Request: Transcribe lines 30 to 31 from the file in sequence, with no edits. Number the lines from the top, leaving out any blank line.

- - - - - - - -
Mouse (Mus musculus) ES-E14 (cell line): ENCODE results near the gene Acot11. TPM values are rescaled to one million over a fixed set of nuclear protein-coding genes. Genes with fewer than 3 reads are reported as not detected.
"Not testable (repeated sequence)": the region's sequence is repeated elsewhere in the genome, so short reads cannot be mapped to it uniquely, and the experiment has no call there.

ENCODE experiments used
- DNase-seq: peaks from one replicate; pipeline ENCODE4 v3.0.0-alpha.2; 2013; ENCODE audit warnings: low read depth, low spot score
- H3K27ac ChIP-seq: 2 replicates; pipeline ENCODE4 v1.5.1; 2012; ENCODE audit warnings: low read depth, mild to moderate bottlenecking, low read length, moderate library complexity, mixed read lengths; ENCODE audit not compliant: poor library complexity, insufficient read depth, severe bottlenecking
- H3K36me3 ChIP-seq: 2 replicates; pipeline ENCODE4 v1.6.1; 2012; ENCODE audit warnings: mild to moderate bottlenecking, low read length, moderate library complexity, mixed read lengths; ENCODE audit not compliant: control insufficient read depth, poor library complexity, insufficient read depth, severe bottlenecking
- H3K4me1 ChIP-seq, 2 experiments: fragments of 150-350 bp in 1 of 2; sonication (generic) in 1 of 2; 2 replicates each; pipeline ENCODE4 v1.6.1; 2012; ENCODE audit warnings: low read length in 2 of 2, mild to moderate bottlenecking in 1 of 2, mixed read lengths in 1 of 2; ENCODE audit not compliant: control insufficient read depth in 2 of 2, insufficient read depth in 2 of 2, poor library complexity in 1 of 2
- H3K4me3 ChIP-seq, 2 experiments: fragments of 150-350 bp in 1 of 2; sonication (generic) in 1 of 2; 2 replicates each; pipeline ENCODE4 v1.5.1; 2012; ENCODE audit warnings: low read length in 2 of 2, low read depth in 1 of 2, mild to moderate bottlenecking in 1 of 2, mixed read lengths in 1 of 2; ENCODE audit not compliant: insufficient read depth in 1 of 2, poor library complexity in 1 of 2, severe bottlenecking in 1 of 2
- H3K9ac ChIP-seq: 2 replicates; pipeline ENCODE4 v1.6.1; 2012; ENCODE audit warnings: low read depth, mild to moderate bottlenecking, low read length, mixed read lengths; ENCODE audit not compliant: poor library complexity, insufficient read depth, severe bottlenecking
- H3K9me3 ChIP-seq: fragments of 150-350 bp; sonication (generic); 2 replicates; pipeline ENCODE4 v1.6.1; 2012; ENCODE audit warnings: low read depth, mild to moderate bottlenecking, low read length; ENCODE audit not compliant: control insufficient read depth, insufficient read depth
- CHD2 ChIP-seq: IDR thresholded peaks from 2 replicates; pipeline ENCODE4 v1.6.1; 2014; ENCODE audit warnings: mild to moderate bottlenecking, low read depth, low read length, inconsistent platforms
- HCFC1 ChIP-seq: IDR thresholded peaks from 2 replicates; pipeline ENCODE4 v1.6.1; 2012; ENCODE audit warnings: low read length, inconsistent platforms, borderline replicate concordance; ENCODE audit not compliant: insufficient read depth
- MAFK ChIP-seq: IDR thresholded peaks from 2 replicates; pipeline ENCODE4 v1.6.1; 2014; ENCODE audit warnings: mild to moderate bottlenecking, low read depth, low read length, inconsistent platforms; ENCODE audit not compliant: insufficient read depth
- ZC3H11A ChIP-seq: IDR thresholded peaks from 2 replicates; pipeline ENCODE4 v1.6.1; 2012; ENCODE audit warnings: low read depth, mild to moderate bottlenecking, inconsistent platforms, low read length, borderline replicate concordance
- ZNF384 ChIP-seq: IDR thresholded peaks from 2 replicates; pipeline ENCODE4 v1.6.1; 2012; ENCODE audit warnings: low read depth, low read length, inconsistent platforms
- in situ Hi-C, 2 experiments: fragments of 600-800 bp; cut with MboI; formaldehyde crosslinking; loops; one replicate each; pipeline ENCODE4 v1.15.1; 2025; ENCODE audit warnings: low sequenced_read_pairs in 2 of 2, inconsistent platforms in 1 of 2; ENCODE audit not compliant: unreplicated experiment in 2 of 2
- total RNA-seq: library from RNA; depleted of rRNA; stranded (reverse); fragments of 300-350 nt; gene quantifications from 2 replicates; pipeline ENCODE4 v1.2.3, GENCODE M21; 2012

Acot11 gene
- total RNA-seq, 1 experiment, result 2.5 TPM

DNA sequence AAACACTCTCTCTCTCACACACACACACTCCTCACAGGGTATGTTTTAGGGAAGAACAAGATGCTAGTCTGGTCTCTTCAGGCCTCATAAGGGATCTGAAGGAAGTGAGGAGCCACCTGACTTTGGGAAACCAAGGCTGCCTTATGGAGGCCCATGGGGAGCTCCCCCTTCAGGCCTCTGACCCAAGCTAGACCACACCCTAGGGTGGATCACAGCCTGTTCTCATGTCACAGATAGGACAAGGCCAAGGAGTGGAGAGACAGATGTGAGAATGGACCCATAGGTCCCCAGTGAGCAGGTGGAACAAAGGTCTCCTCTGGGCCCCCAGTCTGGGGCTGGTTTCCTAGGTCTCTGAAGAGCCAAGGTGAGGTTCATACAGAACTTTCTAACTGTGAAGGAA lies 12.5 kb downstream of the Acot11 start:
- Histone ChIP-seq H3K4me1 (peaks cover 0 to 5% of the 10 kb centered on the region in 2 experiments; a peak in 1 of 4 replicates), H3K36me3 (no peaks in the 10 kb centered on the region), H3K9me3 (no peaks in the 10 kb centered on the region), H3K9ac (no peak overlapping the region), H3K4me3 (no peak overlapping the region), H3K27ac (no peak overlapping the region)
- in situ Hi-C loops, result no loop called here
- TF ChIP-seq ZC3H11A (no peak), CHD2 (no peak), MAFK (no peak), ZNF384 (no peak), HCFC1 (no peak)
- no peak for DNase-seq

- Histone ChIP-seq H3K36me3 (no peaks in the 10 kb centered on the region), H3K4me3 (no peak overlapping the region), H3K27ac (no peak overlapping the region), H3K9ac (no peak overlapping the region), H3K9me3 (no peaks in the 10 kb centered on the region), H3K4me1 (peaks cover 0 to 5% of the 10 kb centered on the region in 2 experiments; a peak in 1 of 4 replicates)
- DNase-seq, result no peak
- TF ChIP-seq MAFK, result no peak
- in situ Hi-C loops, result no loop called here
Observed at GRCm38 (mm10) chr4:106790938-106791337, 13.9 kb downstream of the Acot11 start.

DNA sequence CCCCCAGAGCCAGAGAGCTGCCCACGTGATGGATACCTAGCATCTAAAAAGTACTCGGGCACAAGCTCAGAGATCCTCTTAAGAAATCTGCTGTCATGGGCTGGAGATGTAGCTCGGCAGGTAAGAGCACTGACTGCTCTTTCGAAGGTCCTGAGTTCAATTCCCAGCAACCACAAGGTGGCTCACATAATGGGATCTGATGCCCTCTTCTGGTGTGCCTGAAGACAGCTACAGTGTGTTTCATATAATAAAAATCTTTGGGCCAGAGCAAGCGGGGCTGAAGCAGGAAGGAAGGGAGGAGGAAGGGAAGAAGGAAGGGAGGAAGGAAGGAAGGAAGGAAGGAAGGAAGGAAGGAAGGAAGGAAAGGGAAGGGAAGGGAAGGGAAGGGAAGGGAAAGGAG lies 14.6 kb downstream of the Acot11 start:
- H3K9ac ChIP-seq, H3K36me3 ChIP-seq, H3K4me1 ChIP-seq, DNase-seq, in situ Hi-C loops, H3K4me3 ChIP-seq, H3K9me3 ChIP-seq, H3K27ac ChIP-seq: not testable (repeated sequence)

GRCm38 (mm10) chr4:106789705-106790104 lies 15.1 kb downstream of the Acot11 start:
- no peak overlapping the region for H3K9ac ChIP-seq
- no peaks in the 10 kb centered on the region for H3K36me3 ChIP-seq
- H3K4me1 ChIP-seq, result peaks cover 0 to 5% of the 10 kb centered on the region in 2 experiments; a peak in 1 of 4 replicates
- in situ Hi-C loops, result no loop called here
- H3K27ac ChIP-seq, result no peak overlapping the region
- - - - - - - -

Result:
DNA sequence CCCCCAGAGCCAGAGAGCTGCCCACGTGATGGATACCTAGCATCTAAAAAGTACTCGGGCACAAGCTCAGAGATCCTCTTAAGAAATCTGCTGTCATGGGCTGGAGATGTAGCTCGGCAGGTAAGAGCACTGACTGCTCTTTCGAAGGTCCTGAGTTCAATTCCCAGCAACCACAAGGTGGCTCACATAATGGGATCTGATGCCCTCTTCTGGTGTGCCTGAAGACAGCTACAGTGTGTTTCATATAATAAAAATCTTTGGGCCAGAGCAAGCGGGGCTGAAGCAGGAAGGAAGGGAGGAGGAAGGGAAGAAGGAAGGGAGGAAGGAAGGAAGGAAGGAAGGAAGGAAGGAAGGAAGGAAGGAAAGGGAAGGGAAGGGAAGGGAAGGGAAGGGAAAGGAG lies 14.6 kb downstream of the Acot11 start:
- H3K9ac ChIP-seq, H3K36me3 ChIP-seq, H3K4me1 ChIP-seq, DNase-seq, in situ Hi-C loops, H3K4me3 ChIP-seq, H3K9me3 ChIP-seq, H3K27ac ChIP-seq: not testable (repeated sequence)